Ontario Laid Out Rules For Gatherings This Holiday Season & Here's What You Need To Know

The holidays are just around the corner.

Toronto Associate Editor
Ontario Laid Out Rules For Gatherings This Holiday Season & Here's What You Need To Know

With the holiday season fast approaching, the Ontario government has released COVID-19 guidelines for residents to follow if they plan to gather with friends, family and loved ones.

During a November 25 press conference, Chief Medical Officer of Health Dr. Kieran Moore urged Ontarians to get vaccinated against COVID-19 and highlighted the importance of continuing public health measures like social distancing.

"Wherever you're planning on spending the holiday period in the New Year please do so safely. We're seeing the expected increase in cases and we do anticipate that they will continue to rise over the holiday period," Moore said.

"This pandemic is certainly not over, but by getting the first, second, or third doses of the COVID-19 vaccine, and by consistently following those public health measures that we know work, we can reduce the risk of transmission and have a happy and healthy festive season."

Indoor and outdoor social gatherings this holiday season

The Ontario government released COVID-19 guidance for the holiday season online and reminded Ontarians that there are still capacity limits in place for gatherings.

Up to 25 people can attend an indoor social gathering, while outdoor gatherings cannot exceed 100 people.

Ontario advises using outdoor spaces when possible for holiday activities this year but says that, if you can't, you should consider jotting down the names of all the guests who attend for contact tracing purposes and wear a mask and distance yourself from others who are unvaccinated or partially vaccinated. Even at outdoor gatherings, the provincial government says to wear a mask if one is required, or if you're singing or shouting or when physical distancing isn't possible.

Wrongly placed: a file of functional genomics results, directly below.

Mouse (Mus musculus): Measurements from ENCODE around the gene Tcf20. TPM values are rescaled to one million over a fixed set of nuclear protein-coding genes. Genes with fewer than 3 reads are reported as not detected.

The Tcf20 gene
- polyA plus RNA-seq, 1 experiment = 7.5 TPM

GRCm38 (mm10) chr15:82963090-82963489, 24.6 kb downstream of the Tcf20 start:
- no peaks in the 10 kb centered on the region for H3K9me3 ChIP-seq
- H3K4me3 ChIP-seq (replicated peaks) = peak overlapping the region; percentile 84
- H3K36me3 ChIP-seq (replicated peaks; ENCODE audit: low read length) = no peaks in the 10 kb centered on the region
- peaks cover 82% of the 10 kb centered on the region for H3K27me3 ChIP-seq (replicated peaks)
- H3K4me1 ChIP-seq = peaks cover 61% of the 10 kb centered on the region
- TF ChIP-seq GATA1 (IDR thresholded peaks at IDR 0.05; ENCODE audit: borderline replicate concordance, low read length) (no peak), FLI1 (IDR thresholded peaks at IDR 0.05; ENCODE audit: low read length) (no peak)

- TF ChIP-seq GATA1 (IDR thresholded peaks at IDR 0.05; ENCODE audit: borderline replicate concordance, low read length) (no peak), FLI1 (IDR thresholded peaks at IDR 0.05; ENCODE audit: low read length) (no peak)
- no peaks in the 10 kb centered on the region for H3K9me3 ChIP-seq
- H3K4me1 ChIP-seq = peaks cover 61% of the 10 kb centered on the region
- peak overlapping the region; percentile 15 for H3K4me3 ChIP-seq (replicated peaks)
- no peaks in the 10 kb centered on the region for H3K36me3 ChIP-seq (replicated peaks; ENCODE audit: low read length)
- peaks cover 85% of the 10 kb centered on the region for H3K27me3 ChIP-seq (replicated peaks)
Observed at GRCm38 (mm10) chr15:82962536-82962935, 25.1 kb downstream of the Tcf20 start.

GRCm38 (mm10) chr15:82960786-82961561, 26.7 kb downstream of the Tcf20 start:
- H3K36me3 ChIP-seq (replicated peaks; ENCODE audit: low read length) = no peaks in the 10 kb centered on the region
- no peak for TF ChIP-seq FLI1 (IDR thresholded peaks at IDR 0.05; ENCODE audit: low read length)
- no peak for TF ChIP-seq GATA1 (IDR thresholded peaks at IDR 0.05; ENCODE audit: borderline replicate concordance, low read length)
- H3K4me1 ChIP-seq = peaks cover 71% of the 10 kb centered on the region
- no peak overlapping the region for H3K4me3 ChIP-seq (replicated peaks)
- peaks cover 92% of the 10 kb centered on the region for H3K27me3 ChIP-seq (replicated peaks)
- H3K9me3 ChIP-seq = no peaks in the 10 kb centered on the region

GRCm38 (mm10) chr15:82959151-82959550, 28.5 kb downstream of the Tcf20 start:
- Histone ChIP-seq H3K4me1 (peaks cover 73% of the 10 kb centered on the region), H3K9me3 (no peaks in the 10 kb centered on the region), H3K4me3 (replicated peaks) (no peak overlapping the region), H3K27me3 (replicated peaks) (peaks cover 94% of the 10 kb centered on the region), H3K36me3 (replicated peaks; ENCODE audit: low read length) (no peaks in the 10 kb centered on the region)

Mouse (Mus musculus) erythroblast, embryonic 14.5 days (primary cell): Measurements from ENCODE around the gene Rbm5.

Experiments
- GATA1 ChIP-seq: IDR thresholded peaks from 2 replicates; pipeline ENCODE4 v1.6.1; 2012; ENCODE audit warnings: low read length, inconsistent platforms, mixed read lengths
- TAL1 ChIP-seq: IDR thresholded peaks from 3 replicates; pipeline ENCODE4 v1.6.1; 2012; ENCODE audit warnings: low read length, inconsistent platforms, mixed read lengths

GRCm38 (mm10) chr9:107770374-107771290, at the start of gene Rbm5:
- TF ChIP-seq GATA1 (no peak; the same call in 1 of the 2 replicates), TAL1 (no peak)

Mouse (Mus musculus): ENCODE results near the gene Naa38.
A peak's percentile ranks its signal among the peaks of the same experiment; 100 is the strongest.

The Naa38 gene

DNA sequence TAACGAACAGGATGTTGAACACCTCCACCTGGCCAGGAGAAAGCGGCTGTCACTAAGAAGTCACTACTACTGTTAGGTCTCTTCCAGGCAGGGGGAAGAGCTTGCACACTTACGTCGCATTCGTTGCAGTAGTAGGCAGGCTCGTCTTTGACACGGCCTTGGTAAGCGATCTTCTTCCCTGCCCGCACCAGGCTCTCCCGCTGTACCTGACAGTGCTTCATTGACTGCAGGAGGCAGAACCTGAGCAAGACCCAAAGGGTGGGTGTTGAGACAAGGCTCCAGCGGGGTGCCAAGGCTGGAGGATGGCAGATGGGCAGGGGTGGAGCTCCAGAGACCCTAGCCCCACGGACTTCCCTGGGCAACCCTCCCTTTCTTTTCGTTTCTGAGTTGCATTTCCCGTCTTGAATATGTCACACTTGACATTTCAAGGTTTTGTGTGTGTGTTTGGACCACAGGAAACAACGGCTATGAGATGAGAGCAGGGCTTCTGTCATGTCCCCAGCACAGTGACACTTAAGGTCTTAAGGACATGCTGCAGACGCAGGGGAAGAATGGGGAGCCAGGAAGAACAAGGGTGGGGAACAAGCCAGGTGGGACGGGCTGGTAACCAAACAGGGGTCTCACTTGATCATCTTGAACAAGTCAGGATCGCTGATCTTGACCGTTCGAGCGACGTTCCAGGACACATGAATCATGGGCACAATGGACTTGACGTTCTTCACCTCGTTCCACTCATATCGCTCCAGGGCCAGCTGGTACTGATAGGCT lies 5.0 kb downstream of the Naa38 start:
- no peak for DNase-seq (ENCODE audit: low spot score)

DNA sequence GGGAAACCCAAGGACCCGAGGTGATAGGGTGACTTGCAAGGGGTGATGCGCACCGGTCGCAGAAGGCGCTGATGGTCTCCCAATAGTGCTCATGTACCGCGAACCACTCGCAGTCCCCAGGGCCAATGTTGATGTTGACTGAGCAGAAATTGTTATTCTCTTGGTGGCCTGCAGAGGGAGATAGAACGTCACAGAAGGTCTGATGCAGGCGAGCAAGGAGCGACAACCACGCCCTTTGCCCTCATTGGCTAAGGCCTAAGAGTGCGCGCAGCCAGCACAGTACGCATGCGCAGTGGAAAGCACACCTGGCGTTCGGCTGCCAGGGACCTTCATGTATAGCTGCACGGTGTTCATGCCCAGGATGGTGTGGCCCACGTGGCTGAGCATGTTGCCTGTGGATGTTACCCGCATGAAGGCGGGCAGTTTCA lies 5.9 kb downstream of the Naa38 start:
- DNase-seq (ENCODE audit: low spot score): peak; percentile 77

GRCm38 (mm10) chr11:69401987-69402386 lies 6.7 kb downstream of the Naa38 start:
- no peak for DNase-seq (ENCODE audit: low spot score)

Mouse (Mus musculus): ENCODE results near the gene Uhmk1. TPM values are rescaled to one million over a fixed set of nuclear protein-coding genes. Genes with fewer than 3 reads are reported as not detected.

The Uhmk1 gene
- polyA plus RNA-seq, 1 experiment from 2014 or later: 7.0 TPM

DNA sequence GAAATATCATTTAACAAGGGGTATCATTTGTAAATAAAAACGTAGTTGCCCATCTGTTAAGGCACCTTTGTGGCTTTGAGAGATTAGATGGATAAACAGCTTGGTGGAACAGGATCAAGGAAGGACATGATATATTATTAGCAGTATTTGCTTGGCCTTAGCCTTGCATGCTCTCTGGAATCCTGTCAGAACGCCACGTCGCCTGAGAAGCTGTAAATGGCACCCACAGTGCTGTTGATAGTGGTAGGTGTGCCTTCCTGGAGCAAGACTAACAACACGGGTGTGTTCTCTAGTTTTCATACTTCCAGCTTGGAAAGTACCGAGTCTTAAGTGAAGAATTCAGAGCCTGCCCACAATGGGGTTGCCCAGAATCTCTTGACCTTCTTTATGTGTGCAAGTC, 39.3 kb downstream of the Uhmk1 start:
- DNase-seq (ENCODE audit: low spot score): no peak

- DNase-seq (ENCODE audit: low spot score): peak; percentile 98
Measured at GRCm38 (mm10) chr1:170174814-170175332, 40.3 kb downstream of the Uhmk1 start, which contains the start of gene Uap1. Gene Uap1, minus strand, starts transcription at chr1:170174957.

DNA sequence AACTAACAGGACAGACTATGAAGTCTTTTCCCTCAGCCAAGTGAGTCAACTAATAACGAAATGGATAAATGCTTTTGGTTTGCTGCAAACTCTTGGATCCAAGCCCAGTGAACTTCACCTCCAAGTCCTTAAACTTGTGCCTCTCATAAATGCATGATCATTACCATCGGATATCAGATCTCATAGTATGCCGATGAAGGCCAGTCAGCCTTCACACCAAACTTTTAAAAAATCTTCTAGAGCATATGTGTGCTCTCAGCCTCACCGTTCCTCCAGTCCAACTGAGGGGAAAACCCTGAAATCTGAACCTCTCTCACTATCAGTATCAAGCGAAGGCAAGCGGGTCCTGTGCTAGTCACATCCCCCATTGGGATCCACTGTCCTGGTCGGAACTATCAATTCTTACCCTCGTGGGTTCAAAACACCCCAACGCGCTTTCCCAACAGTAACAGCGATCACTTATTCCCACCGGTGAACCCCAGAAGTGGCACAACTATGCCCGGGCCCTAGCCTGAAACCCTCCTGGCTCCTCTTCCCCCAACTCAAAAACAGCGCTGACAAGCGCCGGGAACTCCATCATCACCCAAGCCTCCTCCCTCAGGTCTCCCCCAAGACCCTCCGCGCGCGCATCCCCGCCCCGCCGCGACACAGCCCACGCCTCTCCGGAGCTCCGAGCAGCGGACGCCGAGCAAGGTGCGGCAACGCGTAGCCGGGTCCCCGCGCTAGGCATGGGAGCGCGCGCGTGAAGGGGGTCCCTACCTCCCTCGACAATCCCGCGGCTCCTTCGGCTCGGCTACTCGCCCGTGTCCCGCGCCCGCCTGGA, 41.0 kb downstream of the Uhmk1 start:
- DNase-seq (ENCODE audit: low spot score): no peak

Gift exchanges and masking protocols

When exchanging gifts with your loved ones this year, Ontario advises you to keep 2 metres apart and wash your hands after passing around or opening presents.

The Ontario government laid out various masking protocols for fully vaccinated, partially vaccinated, and unvaccinated Ontarians for the holiday season.

"Even if fully vaccinated, Ontarians must wear a face covering and physically distance when it is required, including at indoor organized public events and in indoor public spaces (with limited exceptions)," the government website reads.

A group of fully vaccinated Ontarians can take off their masks at indoor gatherings if everyone else is comfortable, it says, but when there are unvaccinated or partially vaccinated people in the room, the government recommends wearing a face covering and keeping your distance. This applies to outdoor gatherings, too.

Travelling over the holidays

Make sure to follow health guidelines for where you're going. Those who are travelling internationally should adhere to the rules and regulations laid out by the federal government.

When travelling, Ontarians are asked to think about what to do if you or someone you're travelling with becomes sick during the trip and have a plan for self-isolation, getting back home, and health care.

Ontarians who either live with or are visiting someone who is at a higher risk of becoming severely sick from COVID-19 should think about whether or not they should stay in the same place or book accommodations elsewhere.

The government also advises that all travellers be fully vaccinated and should "stay informed about the COVID-19 situation at their destination."

Seeing Santa

If you're making plans to see Santa in person this year, Ontario says it's safer to see him outside rather than indoors.

The government says to keep your mask on when you're getting your photo taken with jolly old Saint Nick (Santa should have a mask that can fit over his beard, too).

Health Canada has a robust website with all the latest information on COVID-19 vaccines and can answer any questions you may have.

Before you get going, check out our Responsible Travel Guide so you can be informed, be safe, be smart, and most of all, be respectful on your adventure.

Alex Arsenych
Toronto Associate Editor